Figure 4.Contribution of the Individual Structural Shocks
To pinpoint the sources of the forecast error more exactly, we re-estimate the model for 2007 and compute the corresponding historical decomposition.24 This shows that adverse price shocks (possibly related to poor harvest conditions) drove up inflation in 2007, which more than offset relatively tight monetary conditions and the dampening effect of (initially) favorable oil price developments.25 As a result, the stochastic component swings from around-5 percent in the second half of 2006 to +1 percent in the final months of 2007 (Figure 5).
Figure 5.Out-of-Sample Inflation Forecast (model estimated until end-2006)
The increase in actual inflation in 2007 leads to a sizeable upward adjustment in the deterministic component: whereas previously it had been estimated to decline slightly, the revised estimate shows a small upward tendency in order to account for high inflation in 2007. Cumulatively, this leads to an upward revision in the deterministic component of 2½ percentage points at end-2006. While the profile of the stochastic component remains unchanged, the shift in the deterministic component implies a reduction in its size, i.e., it shifts downwards.
Overall, the under-prediction of inflation in 2007 reflects partly the occurrence of new shocks—which cannot be predicted by this (or any other) model—and partly a revision of the deterministic component, i.e., the model’s estimate for underlying inflation. The latter raises some robustness concerns, meaning historical estimates are to some extent subject to change once new data becomes available. Nevertheless, the data revisions seem to affect mostly the level and much less the profile of either the stochastic or deterministic components, leaving the conclusions for the sources of inflation intact.
C. Forecasting Medium-term Inflation
In a final step, we use our VAR model (estimated until end-2007) to forecast inflation for the period 2008–10. The model predicts a sharp increase in inflation in 2008, which is likely driven by the large increase in oil prices in late 2007 (Figure 6). In the final quarter of 2007, oil prices increased by about 20 percent relative to the level in the third quarter (almost 50 percent year-over-year); given the pass-through estimate of 0.3 to domestic inflation discussed in Text Box 2, this would account for the bulk of the predicted inflation spike in 2008. By June 2008, inflation in Sierra Leone had already reached 16.5 percent. In the longer term, the model predicts a return of inflation to a level of about 12 percent, which corresponds to the model estimate of underlying inflation (i.e., the deterministic component of inflation in our model).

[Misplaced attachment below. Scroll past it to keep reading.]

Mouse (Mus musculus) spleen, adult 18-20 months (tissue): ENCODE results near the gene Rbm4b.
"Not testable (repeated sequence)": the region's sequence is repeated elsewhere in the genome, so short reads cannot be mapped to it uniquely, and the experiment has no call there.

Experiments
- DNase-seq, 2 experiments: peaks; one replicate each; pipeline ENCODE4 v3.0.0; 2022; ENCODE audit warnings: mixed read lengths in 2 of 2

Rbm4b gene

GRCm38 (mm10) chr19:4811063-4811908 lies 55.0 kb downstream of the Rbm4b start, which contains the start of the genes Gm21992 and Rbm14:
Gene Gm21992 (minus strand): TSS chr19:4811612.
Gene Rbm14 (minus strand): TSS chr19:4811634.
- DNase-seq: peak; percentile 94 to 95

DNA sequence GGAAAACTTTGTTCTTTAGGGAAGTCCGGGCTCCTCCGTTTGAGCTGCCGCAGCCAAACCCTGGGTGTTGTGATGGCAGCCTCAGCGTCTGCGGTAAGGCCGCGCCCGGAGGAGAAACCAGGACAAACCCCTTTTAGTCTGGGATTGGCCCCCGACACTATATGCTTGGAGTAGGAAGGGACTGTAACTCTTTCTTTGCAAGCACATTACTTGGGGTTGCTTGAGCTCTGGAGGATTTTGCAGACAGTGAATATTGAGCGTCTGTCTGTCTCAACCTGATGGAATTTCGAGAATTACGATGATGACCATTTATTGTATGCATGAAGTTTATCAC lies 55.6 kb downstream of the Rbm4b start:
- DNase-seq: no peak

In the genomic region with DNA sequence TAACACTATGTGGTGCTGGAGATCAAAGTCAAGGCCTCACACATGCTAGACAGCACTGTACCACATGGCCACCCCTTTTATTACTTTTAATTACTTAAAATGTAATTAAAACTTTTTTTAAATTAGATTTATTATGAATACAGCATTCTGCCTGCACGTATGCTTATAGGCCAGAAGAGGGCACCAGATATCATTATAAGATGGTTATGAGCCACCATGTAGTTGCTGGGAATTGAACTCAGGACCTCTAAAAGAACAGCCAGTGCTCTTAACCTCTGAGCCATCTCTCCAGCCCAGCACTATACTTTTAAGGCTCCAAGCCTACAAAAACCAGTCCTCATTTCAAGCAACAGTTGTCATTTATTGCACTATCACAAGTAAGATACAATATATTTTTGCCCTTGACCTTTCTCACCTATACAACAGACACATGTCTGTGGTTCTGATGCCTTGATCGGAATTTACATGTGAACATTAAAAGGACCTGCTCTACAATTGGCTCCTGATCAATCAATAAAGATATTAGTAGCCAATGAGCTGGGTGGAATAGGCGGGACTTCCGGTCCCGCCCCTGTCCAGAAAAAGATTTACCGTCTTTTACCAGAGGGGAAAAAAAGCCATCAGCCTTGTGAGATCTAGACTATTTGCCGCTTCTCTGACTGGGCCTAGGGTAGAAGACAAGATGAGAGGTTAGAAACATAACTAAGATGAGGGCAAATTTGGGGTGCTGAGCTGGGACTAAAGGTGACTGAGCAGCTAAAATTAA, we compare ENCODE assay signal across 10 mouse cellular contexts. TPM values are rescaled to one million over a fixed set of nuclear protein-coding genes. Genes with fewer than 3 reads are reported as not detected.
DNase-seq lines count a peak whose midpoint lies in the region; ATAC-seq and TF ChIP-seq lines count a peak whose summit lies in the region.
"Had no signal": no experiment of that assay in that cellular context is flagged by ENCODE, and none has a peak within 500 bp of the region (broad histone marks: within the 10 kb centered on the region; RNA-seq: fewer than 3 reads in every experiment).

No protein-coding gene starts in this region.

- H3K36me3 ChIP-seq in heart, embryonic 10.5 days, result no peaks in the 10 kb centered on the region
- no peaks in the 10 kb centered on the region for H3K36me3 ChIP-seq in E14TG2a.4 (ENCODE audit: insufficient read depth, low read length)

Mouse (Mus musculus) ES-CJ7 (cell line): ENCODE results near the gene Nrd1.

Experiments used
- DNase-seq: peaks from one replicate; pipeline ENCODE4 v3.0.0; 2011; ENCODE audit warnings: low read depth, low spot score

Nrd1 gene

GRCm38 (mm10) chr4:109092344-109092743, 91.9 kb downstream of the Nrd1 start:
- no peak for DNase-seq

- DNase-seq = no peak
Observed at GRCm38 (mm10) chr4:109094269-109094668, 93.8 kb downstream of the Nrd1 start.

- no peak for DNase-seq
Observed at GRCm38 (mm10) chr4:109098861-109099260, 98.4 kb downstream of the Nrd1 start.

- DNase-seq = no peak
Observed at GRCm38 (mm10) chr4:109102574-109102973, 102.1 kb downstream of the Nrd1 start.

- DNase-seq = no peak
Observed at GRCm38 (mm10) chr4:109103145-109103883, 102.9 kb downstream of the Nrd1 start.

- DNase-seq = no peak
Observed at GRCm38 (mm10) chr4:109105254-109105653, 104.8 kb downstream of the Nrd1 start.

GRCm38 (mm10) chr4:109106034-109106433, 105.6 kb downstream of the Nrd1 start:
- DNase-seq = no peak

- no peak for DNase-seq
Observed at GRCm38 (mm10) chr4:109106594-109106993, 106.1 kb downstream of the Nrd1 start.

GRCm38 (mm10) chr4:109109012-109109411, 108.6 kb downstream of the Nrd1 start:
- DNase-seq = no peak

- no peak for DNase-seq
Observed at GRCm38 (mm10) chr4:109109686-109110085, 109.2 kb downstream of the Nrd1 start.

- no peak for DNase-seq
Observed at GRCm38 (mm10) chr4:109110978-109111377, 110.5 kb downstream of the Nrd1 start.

Figure 6.Inflation Model upto December 2007 Figure 7:Out-of-Sample Inflation Forecast (model estimated until end-2007)
Our VAR modeling approach has proved useful for analyzing and forecasting inflation in Sierra Leone. It does not incorporate fiscal dominance for monetary policy because of data limitations, but the impulse-response functions show generally plausible economic responses to structural shocks. Variance decomposition showed which shocks account most for inflation variability, and the estimated deterministic component of the historical decomposition provides useful guidance for forecasting inflation by proxying underlying inflation. The stochastic component rounds out the picture by attributing changes in inflation to specific shocks.
We believe this method may prove useful in the analysis and forecast of inflation for other countries that also suffer from data limitations by providing statistical underpinning for inflation analysis.
Diagnostic Test Results
Figure A.1.Roots of Characteristic Polynomial
Source: The authors’ estimates.
Figure A.2.Chow Test Results
Source: The authors’ estimates.
1N-up and N-down use data against the initial and final periods, respectively.
Figure A.3Cumulative Impulse Response Functions
The null hypothesis is no serial correlation at lag order h.
The null hypothesis is no serial correlation at lag order h.
Cholesky (Lutkepohl) is used for orthogonalization.
The null hypothesis is that residuals are multivariate normal.
Cholesky (Lutkepohl) is used for orthogonalization.
The null hypothesis is that residuals are multivariate normal.
|No cross terms||324.48||260||0.004|
The null hypothesis is no heteroskedasticity in the data.
The null hypothesis is no heteroskedasticity in the data.